John Harper of the New York Daily News today basically reiterated my point from the other day. If you are not used to Posada's occasional missteps behind home plate by now, you had better get used to them. At least this season, he isn't going anywhere.
After all these years, you know what you get with Jorge Posada. At age 38 he is still one of the best offensive catchers in the majors, as evidenced by his loud 3-for-4 night in the season opener, but obviously his defense sometimes giveth what his bat taketh.
Yes, that passed ball Sunday night cost the Yankees dearly. Yes, Posada should have handled that up-and-in fastball from Damaso Marte, even if he was set up down-and-away and had to react quickly to a pitch that missed location badly.
But it is what it is, as Mike Piazza used to say, when his defense became a major issue late in his career. And indeed, it remains to be seen if Posada's defense deteriorates to the point where it makes for an unpleasant finish to his days in New York, as it did for the former Met star.
Posada catches Burnett today. Both claim to be looking forward to starting fresh after last season's difficulties.
We will just have to see. Burnett is just a difficult guy to catch, with movement and occasional location issues. The type of pitcher Posada, at this stage, has a tough time handling. I still think our man Francisco Cervelli catches many of his starts this season.
- Manager Joe Girardi made his bullpen plan pretty obvious Sunday night. And that means Joba Chamberlain will be the primary setup man for Mariano Rivera. Question is, will he be up to the task?
TYU wonders where Joba's velocity went, since even as a reliever it doesn't seem to be what it used to be.
Out of the bullpen, where one would expect to see an uptick in velocity, Joba’s fastball was generally where it was as a starter a season ago, in the 92-93 mph range. He touched 94-96 three or four times – out of 33 pitches, mind you – however, when one considers that Joba used to regularly fire 95-98 mph fastballs into Jorge Posada’s glove as a reliever, the appearance was disheartening to say the least. Joba seemed to share that sentiment, avoiding his fastball in favor of his slider.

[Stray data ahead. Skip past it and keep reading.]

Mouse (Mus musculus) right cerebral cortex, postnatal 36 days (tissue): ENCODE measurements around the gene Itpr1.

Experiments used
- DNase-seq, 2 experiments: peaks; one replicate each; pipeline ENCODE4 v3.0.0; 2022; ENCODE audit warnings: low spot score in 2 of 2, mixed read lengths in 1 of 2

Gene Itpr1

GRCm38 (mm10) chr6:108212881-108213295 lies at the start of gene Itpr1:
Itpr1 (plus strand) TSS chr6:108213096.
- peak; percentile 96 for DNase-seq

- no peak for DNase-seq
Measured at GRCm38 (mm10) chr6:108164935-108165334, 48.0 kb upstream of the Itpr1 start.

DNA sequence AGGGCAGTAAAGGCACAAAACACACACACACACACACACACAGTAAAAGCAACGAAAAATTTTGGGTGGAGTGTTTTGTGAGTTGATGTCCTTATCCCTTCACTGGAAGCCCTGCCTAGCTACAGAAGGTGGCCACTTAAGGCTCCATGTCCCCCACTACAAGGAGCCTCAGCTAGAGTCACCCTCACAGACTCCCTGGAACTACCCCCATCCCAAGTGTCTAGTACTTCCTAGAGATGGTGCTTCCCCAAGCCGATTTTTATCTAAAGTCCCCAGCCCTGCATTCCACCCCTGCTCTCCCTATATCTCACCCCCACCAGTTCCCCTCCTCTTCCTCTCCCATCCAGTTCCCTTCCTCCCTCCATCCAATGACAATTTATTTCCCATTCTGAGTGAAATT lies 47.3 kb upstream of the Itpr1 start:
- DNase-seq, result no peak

Writing for ESPN New York, Andrew Marchand says the Yankees have a problem if Joba proves unable to lock down the 8th inning.
The Yankees are a $200 million machine -- but if the bridge to Mariano Rivera collapses, the Red Sox and Rays could fly by in the standings, and it is not inconceivable that the Yankees could miss the playoffs. That is the pressure on Chamberlain's right shoulder.
How he handles this could be the most important element of the Yankees' young season. And if he fails, this could be the end of Chamberlain as an important Yankee, or even a Yankee at all. If he doesn't take hold of the eighth-inning role, his next stop may be riding on a Triple-A bus. ...
The expectations as we move from the Joba Rules to the Joba Roles are very high. There has been a public outcry that the Yankees have ruined Chamberlain. They held him back and have not let him be himself. Chamberlain's never said it, but you get a sense he might be feel that way, too. ...
Chamberlain is just 24 and he seems a little worn out by all the attention, all the expectations and the perception that he is failing.
- New York Magazine is planning to have a little fun with John Sterling's calls this season. Sorry, but listening to Sterling is rarely fun. It's usually torture.